Music book club with NYC’s Darlings

Darlings

Longtime Impose friends Darlings released a new record last month, Feel Better. To celebrate, we thought it was about time the band joined us here for a Selector. The NYC guitar-pop four-piece decided to share a list of their favorite books by musicians, including thoughts about Kim Gordon’s new book, the Ian Svenonius classic The Psychic Soviet, a book about Semisonic (?) and more. Read on for their picks.

So You Wanna Be a Rock & Roll Star by Jacob Slichter

Ten or so years ago, probably concerned that I was spending more time drinking and playing music than studying, my dad bought me the book So You Wanna Be a Rock & Roll Star by Jacob Slichter, drummer from the band/punchline Semisonic. Not the punkest book on the shelf, but it’s a fun and insightful read. It details their slow (and then super fast, thanks to that one song) rise to rock sorta-stardom, focusing on the major label drudgery that eventually consumed it. Turns out you can sell a shitload of records and still lose money. So basically my dad was saying, “Please stay in school.” It may not stand up against the classics of the genre, but in terms of parental passive-aggression, it can’t be beat. —Matt Solomon, drums

Lobotomy by Dee Dee Ramone

It’s pretty trashy, but I also found this book funny and insightful. By funny I mean mostly sad, because you’re getting a recollection of the Ramones’ career through the eyes of their heroin-addicted bass player (who also happened to write most of their best songs). I really enjoyed reading about Dee Dee’s early days in post-war Berlin, hanging out alone in the ruins, and his realization as an adult that people like Arturo Vega (friend and logo creator for the band) cooked themselves real dinner instead of eating “chips and dope every night.”—Peter Rynsky, guitar/vox

Playground by 50 Cent

Before 50 Cent got shot nine times and bullied Ja Rule out of the rap game, he was a fat loser with major anger management issues. In Playground, Fiddy’s tell-all expertly disguised as an illustrated YA novel, the first thing that happens is our hero fills a sock with D batteries and uses it to beat the daylights out of the local bully. I don’t know what happens after that because I only flipped through the first few pages, but sometimes when people pick on me I just imagine 50 Cent as a thirteen-year-old chubster swinging a sock full of batteries into their teeth and that usually makes me feel better. Thanks 50! —Andrew Olshevski, drums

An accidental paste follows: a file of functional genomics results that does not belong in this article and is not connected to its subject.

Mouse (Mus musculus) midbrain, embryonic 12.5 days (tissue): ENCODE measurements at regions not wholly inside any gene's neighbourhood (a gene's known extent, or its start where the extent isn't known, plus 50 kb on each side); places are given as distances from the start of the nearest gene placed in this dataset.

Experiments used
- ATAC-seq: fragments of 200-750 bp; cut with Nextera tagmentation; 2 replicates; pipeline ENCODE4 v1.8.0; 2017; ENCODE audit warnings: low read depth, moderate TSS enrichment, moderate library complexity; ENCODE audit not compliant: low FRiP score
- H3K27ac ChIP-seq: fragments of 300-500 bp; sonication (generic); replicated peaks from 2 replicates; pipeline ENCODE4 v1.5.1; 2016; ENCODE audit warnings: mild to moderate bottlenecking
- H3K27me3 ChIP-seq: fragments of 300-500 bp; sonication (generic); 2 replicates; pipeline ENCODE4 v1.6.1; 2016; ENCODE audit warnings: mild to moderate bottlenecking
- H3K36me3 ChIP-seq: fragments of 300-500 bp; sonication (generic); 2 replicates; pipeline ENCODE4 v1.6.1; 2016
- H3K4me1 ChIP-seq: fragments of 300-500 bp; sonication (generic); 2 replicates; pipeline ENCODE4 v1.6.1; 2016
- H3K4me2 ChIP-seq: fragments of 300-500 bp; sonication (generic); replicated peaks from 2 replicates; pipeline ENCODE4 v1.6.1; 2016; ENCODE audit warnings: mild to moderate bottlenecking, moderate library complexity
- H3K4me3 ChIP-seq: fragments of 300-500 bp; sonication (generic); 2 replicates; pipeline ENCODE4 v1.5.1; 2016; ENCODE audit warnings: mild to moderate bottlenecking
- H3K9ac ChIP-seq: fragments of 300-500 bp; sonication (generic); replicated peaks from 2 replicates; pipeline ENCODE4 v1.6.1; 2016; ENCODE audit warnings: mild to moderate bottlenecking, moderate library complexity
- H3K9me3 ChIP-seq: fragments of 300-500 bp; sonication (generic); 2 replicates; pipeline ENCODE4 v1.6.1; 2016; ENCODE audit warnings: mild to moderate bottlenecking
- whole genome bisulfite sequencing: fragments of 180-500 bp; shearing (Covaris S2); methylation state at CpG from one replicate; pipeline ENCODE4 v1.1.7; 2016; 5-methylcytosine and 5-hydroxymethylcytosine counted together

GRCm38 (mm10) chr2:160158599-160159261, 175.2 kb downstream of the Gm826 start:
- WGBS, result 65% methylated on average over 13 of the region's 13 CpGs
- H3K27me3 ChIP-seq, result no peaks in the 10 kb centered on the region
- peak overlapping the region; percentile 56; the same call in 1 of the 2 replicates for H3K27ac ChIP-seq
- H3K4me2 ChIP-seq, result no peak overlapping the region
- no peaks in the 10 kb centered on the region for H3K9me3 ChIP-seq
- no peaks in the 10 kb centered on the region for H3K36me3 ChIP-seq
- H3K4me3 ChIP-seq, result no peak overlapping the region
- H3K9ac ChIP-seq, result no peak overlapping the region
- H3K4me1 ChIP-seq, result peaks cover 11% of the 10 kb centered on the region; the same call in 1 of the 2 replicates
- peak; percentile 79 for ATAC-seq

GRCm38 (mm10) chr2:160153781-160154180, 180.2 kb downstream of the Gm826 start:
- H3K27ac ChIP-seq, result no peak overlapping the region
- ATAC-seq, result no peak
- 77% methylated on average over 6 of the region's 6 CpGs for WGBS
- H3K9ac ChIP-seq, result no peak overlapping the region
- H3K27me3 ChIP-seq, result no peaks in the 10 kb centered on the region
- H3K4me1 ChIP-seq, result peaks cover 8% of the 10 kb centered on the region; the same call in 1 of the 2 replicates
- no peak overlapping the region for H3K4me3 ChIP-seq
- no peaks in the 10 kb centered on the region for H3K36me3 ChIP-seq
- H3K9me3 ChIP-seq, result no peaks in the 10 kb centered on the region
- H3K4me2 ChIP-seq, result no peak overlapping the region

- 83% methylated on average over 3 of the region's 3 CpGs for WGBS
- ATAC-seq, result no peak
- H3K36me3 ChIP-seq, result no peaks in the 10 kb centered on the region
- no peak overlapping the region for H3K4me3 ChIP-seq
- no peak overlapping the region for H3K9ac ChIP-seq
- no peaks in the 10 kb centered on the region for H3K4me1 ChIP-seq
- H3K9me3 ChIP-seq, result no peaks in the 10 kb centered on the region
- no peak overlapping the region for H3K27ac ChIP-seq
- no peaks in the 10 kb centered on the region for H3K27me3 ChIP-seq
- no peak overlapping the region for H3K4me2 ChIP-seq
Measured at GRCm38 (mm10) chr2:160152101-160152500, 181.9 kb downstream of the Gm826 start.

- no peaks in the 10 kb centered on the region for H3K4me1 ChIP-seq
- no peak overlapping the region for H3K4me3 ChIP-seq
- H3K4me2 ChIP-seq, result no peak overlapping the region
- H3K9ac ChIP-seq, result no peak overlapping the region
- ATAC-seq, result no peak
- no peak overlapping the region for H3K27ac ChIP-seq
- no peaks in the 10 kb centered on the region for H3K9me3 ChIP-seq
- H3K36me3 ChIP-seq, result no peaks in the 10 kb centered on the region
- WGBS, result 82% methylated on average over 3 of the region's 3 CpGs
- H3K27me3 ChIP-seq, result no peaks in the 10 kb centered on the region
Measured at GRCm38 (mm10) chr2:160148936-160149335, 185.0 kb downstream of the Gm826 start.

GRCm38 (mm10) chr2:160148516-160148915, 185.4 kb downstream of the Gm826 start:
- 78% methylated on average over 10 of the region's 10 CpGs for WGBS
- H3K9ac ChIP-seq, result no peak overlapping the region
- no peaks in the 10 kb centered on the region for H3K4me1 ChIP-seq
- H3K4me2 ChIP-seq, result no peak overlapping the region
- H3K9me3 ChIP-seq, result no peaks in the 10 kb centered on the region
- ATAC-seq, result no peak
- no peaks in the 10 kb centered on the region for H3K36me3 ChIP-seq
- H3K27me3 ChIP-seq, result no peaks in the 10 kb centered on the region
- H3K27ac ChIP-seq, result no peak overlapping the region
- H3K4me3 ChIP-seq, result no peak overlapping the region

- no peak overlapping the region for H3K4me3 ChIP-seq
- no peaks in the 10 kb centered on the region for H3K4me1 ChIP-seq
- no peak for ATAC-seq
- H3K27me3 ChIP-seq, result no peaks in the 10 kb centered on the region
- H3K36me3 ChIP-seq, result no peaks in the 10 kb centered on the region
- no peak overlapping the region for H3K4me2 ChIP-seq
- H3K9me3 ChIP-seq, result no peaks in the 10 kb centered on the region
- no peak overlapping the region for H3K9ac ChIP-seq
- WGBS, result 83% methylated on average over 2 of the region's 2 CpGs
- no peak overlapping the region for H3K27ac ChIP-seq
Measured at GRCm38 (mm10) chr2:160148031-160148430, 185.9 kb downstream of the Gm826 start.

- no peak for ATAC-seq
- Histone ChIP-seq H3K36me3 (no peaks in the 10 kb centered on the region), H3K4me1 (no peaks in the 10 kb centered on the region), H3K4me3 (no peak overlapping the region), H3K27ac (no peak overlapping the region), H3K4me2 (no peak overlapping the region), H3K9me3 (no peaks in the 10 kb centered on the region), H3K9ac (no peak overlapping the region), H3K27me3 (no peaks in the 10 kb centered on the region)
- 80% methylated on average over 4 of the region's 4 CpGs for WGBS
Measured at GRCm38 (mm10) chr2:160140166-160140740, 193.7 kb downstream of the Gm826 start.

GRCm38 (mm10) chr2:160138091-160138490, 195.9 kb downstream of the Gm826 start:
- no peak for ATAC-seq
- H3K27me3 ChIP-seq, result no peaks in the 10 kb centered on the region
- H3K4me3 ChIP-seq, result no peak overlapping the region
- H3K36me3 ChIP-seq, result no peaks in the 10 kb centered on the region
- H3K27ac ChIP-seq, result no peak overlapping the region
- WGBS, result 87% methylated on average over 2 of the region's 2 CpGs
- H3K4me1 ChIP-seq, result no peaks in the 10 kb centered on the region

Girl in a Band by Kim Gordon

Even though Gordon titled her new memoir as a reaction to the overused, very ~whatever~ interview question, “What’s it like to be a girl in a band?” I’m happy she went ahead and answered it anyway with this new book, full of candid reflections on three decades spent making music and touring with Sonic Youth. The best parts, for me, are her ‘60s California childhood (colored by the Manson murders and her older brother’s mental illness), her family’s moves to Hawaii and Hong Kong, and finally, her early ‘80s arrival to New York’s underground art scene. I’ve never really been a big fan of Sonic Youth, but getting to read Gordon’s take on what happens in her head while performing, touring with Neil Young, and the much-publicized end of her relationship with Thurston Moore, felt like finally getting to hear from the quietest (and most interesting, really) person in the room. —Maura M. Lynch, guitar/keys/vox

The Psychic Soviet by Ian Svenonius

While he’s probably best known as the singer from Nation of Ulysses and The Make-Up, I love that Ian Svenonius has in recent years brought his raconteur-ism to a wider range of pursuits, from writing an instruction manual on starting a rock band to hosting an online talk show. (In one episode, he asks Stephen Malkmus about his time working at the Whitney Museum: “I know that you were a guard…so do you see yourself as a guardian of art?”) Svenonius brings that same blend of dry wit and pseudo-seriousness to his 2006 book, The Psychic Soviet. It’s a collection of essays that claims, in its introductory “Instructions,” that it “should clear up much of the confusion regarding events of the last millennium—artistic, geo-political, philosophical, et al.” And all in a volume that fits in your pocket? Sold! But be careful — although there is an essay that compares and contrasts the respective 1968 outputs of the Rolling Stones and the Beatles, the brilliantly titled “You Can’t Always Get No Satisfaction” is actually not about the Rolling Stones at all, but post-Cold War US/Russian relations. Let’s just say you have to stay on your toes. In any case, it’s a must-own for any self-respecting DC-area music fan, apathetic graduate of a liberal arts college, or collector of books bound in hot pink leatherette. —Kyle Kabel, bass

Sign up for the IMPOSE Entertainment Email Newsletter

powered by ArcaMax

Impose Privacy Policy

Tags: , , , , ,

 
Impose Main

image_of_WHY_in_concert

Sign up for the IMPOSE Entertainment Email Newsletter

powered by ArcaMax

Updates sent straight to your inbox, YOU DONT HAVE TO LIFT A FINGER

x
people_at_concert

Sign up for the IMPOSE Entertainment Email Newsletter

powered by ArcaMax

Thousands of your peers have already signed up.

So what are you waiting for?

x